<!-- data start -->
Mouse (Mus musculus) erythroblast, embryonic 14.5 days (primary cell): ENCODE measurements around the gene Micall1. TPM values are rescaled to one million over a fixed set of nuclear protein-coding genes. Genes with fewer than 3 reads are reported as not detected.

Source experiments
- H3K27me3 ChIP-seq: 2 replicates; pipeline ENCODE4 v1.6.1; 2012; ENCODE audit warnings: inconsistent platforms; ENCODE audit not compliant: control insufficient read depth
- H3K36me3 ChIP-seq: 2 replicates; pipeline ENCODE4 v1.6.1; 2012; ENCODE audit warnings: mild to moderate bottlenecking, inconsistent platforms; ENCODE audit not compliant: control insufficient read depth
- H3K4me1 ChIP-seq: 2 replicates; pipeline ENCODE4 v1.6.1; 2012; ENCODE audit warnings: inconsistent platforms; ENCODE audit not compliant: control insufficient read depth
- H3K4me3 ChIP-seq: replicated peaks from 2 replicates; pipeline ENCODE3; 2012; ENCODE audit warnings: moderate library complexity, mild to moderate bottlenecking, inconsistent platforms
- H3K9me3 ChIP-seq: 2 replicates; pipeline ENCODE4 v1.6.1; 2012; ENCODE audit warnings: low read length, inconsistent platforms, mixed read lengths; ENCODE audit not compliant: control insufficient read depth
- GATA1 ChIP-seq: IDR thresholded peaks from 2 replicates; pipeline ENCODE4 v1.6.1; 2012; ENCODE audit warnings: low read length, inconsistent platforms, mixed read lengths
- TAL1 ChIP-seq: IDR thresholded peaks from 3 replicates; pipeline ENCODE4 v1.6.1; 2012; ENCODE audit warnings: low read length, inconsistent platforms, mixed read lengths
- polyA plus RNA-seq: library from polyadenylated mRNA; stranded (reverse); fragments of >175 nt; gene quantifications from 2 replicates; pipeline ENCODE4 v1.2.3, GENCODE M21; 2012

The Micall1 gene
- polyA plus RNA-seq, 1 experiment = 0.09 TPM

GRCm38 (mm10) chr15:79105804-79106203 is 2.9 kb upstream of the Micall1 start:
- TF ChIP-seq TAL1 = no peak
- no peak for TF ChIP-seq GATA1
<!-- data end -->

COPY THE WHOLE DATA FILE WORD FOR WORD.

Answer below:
Mouse (Mus musculus) erythroblast, embryonic 14.5 days (primary cell): ENCODE measurements around the gene Micall1. TPM values are rescaled to one million over a fixed set of nuclear protein-coding genes. Genes with fewer than 3 reads are reported as not detected.

Source experiments
- H3K27me3 ChIP-seq: 2 replicates; pipeline ENCODE4 v1.6.1; 2012; ENCODE audit warnings: inconsistent platforms; ENCODE audit not compliant: control insufficient read depth
- H3K36me3 ChIP-seq: 2 replicates; pipeline ENCODE4 v1.6.1; 2012; ENCODE audit warnings: mild to moderate bottlenecking, inconsistent platforms; ENCODE audit not compliant: control insufficient read depth
- H3K4me1 ChIP-seq: 2 replicates; pipeline ENCODE4 v1.6.1; 2012; ENCODE audit warnings: inconsistent platforms; ENCODE audit not compliant: control insufficient read depth
- H3K4me3 ChIP-seq: replicated peaks from 2 replicates; pipeline ENCODE3; 2012; ENCODE audit warnings: moderate library complexity, mild to moderate bottlenecking, inconsistent platforms
- H3K9me3 ChIP-seq: 2 replicates; pipeline ENCODE4 v1.6.1; 2012; ENCODE audit warnings: low read length, inconsistent platforms, mixed read lengths; ENCODE audit not compliant: control insufficient read depth
- GATA1 ChIP-seq: IDR thresholded peaks from 2 replicates; pipeline ENCODE4 v1.6.1; 2012; ENCODE audit warnings: low read length, inconsistent platforms, mixed read lengths
- TAL1 ChIP-seq: IDR thresholded peaks from 3 replicates; pipeline ENCODE4 v1.6.1; 2012; ENCODE audit warnings: low read length, inconsistent platforms, mixed read lengths
- polyA plus RNA-seq: library from polyadenylated mRNA; stranded (reverse); fragments of >175 nt; gene quantifications from 2 replicates; pipeline ENCODE4 v1.2.3, GENCODE M21; 2012

The Micall1 gene
- polyA plus RNA-seq, 1 experiment = 0.09 TPM

GRCm38 (mm10) chr15:79105804-79106203 is 2.9 kb upstream of the Micall1 start:
- TF ChIP-seq TAL1 = no peak
- no peak for TF ChIP-seq GATA1